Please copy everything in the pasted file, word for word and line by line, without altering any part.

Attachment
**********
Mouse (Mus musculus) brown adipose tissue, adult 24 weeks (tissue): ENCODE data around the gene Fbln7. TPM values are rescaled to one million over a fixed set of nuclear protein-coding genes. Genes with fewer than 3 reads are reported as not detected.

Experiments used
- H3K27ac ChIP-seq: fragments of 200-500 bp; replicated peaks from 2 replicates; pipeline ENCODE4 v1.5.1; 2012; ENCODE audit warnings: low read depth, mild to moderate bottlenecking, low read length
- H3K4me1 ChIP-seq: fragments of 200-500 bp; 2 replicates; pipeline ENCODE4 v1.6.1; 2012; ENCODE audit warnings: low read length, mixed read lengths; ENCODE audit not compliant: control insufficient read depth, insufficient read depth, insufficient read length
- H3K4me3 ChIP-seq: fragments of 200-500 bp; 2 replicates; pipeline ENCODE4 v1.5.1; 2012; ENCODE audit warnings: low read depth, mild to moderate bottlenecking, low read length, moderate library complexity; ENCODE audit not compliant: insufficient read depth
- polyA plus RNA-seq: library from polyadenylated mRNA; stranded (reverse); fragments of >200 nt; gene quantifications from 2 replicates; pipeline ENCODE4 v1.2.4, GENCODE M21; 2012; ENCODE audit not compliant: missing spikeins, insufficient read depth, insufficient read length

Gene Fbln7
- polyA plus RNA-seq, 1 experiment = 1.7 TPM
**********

Mouse (Mus musculus) brown adipose tissue, adult 24 weeks (tissue): ENCODE data around the gene Fbln7. TPM values are rescaled to one million over a fixed set of nuclear protein-coding genes. Genes with fewer than 3 reads are reported as not detected.

Experiments used
- H3K27ac ChIP-seq: fragments of 200-500 bp; replicated peaks from 2 replicates; pipeline ENCODE4 v1.5.1; 2012; ENCODE audit warnings: low read depth, mild to moderate bottlenecking, low read length
- H3K4me1 ChIP-seq: fragments of 200-500 bp; 2 replicates; pipeline ENCODE4 v1.6.1; 2012; ENCODE audit warnings: low read length, mixed read lengths; ENCODE audit not compliant: control insufficient read depth, insufficient read depth, insufficient read length
- H3K4me3 ChIP-seq: fragments of 200-500 bp; 2 replicates; pipeline ENCODE4 v1.5.1; 2012; ENCODE audit warnings: low read depth, mild to moderate bottlenecking, low read length, moderate library complexity; ENCODE audit not compliant: insufficient read depth
- polyA plus RNA-seq: library from polyadenylated mRNA; stranded (reverse); fragments of >200 nt; gene quantifications from 2 replicates; pipeline ENCODE4 v1.2.4, GENCODE M21; 2012; ENCODE audit not compliant: missing spikeins, insufficient read depth, insufficient read length

Gene Fbln7
- polyA plus RNA-seq, 1 experiment = 1.7 TPM